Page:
With This Ring by Carla Kelly
The Particulars: Traditional Regency romance, Signet, 1997, Out of Print, HTFGFRPO (hard to find and going for ridiculous prices online).
Why Was It In Wendy's TBR?: When I started reading romance, I was told I had to read Carla Kelly. So like a diligent little worker bee, I set on the mission to collect some of her titles (most of them out of print, even back then), without paying exorbitant prices. I believe I got this one in a book swap with a fellow reader?
The Review: Danger, Danger Thar Be Spoilers Ahoy!
Lydia Perkins is Cinderella. Her mother is Romance Novel Land Horrible Mother Of The Year. Her younger sister, Kitty, is a vacuous, brain-dead, selfish ninny - but golly, she sure is purdy! Which is why the family is in London - to land Kitty a man. She's way too much of a "prize" to marry some pimply-faced vicar's son in Devon!
In a bid to get Kitty noticed, Mama suggests the girls go to St. Barnabas to "minister" to the wounded soldiers, just returned from Toulouse. And by minister, I mean - stare and gawk. It's apparently the fashionable thing to do, and geez, you can't expect the high-falutin' members of the ton to get their hands dirty tending to common, coarse soldiers. I mean, like ewwwww! It's at the church that Lydia runs up against Major Sam Perkins.
Sam needs a wife. See, he made one up while he was off at war so that his tight-fisted aunt (who is quite wealthy) would cough up some dough to repair his crumbling estate (our Major happens to be an Earl). Well, one of his subordinates took to the plan and ran with it. Seems this fictitious wife wrote regular letters home to dear old Auntie and Mama. Oh, and they also have a fictitious child. Having survived the war, Sam's now in a pickle. It doesn't take a genius to see a marriage of convenience looming dead ahead.
Per usual, Kelly writes with a clear-eyed honesty that reminds me of how well the Regency era can work in a romance when it's done right. And by "right" - I mean with some actual history attached to it. I also really appreciate her willingness to give me some of the riff-raff. I can only read about so many Dukes before my eyes roll back in my head. And while her hero here is an Earl, he's a blue-collar sort.
I liked Lydia quite a bit. Her family walks all over her, but I enjoyed her little barbs, her smart-ass commentary, even if it did fly right over her dippy sister's head. I also liked that she was willing to stand up for what is right, even when it means putting herself in the path of what could be certain doom. She's forthright, she's hard working, and years of emotional abuse have left her own sense of self-worth worn down to the nub.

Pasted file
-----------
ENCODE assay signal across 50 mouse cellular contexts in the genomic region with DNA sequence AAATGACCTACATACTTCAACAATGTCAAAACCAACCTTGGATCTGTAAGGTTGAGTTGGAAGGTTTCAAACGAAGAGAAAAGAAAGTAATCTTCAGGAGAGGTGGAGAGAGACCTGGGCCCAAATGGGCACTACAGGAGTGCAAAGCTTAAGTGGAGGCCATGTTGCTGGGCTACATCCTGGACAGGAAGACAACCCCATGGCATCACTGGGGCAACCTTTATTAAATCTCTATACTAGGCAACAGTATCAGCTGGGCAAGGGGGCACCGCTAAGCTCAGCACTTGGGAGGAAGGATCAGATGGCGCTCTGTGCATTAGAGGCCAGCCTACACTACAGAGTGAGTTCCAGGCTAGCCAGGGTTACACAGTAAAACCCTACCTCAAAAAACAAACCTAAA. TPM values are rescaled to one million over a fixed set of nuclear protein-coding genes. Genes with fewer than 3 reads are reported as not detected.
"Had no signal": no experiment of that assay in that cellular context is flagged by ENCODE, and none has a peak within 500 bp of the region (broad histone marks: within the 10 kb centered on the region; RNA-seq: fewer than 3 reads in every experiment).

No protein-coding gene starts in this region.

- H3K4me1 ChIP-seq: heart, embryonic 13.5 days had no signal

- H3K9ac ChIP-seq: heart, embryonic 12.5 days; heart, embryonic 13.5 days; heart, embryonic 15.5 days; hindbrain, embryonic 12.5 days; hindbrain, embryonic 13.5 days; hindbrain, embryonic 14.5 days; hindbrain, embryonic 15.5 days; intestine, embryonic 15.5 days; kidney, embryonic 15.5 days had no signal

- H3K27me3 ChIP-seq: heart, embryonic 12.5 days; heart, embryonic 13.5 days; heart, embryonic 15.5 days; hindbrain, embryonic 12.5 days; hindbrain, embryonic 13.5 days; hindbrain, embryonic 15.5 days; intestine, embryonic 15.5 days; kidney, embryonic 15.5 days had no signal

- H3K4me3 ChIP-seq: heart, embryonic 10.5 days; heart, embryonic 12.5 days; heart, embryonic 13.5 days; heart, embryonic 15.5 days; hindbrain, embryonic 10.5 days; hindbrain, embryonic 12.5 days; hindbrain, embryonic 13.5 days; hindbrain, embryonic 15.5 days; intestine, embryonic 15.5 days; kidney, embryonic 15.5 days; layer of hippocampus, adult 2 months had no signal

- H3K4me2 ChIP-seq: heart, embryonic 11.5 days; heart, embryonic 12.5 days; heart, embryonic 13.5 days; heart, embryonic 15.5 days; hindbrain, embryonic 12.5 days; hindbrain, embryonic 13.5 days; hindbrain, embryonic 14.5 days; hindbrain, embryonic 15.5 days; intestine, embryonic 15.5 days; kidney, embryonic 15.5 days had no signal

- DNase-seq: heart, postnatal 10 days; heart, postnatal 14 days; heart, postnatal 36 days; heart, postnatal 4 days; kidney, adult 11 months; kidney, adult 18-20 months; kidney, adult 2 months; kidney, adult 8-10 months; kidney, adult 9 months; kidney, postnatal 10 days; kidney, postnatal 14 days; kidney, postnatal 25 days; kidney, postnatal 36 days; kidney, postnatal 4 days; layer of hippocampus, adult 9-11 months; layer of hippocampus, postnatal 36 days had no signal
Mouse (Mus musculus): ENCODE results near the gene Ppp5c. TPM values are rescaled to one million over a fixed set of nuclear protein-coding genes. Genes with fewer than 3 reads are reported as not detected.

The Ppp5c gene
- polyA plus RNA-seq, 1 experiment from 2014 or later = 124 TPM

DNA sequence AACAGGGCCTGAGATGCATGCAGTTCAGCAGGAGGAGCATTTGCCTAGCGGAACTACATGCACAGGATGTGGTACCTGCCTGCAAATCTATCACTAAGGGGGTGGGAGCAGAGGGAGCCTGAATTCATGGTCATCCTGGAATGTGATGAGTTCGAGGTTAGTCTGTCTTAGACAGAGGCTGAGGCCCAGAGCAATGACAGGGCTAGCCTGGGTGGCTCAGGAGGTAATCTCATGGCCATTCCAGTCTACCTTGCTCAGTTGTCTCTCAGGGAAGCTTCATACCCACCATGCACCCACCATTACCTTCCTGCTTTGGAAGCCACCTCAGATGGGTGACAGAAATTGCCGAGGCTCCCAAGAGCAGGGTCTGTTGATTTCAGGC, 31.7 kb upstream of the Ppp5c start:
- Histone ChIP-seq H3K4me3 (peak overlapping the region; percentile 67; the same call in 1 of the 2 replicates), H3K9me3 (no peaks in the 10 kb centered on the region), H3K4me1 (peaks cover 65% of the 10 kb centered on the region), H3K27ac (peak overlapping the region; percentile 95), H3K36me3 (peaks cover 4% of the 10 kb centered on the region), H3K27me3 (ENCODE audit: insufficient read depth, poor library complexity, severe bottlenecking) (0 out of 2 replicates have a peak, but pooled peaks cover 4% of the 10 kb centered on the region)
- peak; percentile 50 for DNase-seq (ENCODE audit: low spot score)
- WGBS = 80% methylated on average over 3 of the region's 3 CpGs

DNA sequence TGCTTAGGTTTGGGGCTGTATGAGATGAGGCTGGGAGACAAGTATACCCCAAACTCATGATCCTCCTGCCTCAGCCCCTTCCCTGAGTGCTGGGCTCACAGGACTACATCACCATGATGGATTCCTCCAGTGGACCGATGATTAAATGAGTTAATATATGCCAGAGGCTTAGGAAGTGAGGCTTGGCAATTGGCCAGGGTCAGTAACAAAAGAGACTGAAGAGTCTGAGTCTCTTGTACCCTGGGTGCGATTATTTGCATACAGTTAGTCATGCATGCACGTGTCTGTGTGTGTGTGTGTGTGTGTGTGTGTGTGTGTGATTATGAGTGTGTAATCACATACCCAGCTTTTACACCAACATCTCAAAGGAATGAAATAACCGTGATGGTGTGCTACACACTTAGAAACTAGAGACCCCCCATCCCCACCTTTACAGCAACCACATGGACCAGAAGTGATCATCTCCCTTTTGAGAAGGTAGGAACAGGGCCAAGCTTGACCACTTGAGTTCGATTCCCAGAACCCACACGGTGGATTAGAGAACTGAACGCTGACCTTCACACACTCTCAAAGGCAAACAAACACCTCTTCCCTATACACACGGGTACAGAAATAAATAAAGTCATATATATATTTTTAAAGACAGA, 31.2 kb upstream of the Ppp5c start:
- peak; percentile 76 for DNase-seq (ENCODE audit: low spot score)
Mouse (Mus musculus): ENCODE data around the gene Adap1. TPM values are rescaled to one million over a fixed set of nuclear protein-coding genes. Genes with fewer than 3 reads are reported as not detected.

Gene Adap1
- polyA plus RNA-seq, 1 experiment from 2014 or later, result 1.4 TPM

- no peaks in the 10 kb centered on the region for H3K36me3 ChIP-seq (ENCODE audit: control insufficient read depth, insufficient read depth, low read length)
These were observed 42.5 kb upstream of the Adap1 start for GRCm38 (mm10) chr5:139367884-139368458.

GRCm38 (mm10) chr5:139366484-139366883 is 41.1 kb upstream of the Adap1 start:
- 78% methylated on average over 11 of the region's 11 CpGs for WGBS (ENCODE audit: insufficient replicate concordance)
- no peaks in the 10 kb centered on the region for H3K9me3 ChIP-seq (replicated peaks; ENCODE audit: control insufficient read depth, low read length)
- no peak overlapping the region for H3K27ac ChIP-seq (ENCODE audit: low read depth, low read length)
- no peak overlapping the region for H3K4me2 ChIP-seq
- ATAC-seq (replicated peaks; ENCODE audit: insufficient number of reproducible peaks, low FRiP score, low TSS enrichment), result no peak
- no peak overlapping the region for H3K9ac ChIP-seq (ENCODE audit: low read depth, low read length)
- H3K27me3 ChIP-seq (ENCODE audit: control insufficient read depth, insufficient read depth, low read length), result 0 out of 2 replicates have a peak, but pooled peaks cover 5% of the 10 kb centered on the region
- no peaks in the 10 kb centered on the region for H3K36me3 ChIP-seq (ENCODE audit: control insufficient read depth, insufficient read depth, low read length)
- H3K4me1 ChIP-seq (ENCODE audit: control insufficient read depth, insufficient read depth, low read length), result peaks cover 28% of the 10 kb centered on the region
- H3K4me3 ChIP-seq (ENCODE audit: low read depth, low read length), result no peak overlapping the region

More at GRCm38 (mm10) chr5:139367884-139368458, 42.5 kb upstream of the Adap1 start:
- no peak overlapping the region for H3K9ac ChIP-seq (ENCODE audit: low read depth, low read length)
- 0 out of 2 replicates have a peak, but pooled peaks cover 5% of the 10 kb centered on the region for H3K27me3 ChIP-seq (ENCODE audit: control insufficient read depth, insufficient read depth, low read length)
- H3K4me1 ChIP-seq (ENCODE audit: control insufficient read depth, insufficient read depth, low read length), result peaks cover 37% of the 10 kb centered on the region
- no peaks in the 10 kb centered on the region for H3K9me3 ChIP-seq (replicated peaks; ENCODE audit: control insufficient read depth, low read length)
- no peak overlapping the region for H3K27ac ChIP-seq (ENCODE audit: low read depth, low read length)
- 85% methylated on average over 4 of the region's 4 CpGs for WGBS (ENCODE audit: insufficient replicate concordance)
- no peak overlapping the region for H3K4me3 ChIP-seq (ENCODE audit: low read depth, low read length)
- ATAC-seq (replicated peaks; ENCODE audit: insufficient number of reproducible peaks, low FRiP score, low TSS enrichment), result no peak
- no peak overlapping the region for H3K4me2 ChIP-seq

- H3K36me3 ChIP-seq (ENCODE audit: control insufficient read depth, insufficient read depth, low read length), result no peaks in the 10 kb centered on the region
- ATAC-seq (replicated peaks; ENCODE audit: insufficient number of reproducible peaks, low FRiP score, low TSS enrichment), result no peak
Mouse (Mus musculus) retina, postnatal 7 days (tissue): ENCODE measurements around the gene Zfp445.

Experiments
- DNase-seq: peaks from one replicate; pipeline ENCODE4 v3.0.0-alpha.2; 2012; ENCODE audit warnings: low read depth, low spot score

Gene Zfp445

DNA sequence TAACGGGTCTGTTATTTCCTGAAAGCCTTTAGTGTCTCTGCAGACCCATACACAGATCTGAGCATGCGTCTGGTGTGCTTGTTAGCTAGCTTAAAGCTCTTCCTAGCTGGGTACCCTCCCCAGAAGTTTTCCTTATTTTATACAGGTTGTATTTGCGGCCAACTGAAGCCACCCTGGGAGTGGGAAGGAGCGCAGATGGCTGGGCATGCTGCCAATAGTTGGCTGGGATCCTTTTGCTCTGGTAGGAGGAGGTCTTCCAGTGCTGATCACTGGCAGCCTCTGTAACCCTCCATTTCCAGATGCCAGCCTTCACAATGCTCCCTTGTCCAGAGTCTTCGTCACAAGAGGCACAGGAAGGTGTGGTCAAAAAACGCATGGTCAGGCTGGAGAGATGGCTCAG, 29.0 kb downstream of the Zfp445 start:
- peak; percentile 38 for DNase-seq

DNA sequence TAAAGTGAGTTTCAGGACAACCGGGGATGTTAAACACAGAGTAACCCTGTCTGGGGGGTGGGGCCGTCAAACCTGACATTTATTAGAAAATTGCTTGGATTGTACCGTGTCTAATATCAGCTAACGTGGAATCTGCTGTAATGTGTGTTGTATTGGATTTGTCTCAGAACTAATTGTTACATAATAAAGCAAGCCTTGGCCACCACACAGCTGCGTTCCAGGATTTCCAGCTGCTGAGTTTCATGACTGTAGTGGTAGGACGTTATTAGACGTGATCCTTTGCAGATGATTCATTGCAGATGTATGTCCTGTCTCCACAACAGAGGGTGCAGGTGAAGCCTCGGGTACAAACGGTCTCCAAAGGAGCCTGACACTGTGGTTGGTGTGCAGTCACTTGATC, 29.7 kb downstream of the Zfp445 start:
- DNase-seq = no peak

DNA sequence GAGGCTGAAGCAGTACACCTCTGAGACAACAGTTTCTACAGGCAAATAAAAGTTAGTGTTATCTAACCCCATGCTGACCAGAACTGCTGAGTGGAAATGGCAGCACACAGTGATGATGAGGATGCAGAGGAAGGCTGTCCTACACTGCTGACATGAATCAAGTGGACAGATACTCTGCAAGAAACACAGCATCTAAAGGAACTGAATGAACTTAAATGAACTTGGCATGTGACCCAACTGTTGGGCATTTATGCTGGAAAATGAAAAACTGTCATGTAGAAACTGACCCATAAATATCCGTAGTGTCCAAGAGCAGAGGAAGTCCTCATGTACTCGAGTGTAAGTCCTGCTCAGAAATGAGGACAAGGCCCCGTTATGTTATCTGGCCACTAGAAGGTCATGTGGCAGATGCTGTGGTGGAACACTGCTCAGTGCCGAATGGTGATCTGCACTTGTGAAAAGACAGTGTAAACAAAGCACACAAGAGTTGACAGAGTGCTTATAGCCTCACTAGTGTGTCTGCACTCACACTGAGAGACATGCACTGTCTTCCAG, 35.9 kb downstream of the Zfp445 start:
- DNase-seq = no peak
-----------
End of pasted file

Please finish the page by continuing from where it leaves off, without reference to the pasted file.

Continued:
What doesn't work so well for me in this story is Sam. He was certainly dashing and charming enough, for the first half - and then he slides right down hill. He's been lying to his family, and expects Lydia to go along for the ride - which means living under an assumed name, living a lie, for the rest of her life (or at least until Auntie kicks the bucket). Oh and since a child was also invented in this farce, that just means they'll have to swing by an orphanage and land themselves a tot. OK, honestly?! ::major eyeroll::
As eye-rolling inducing as all that was, that wasn't even the worst of it. On their way to his home in Northumberland, they're attacked by bandits. Sam, already wounded from the war, is laid-up when a surgeon needs to tend to him. While he's still lucid, does Sam tell his lovely wife that they're actually in a town where one of his subordinates lives? That this man's family would give them lodging - for free. Not to mention loan them funds until they could access their own? Oh no, of course not! So Lydia is out of mind pinching pennies to pay the doctor and innkeeper, even resorting into going into business for herself (as a barber of all things!) and selling her hair! She even contemplates pawning her wedding ring (which I would have done just on principle). The author tries to sell this to me by showing that Lydia gains some self-worth. Lydia now knows that she can do anything she sets her mind to and that her idiot family was wrong about her. Gee, wasn't that so great of the hero? "Helping" his wife learn that she has value? And all the while I'm thinking:
What a Major Asshat.
Sigh. So what I'm left with is a heroine I rather like and a hero who doesn't deserve her. I do continue to enjoy Kelly's depiction of this era, along with her snappy dialogue. But in this case? The parts never came together in a satisfying whole for me. Bugger that.
Final Grade = C
The Romance Reader (5 Hearts or an A)
All About Romance (A)
Jennie's B(ook)log (6 out of 10)
GoodReads (average 4.12 stars)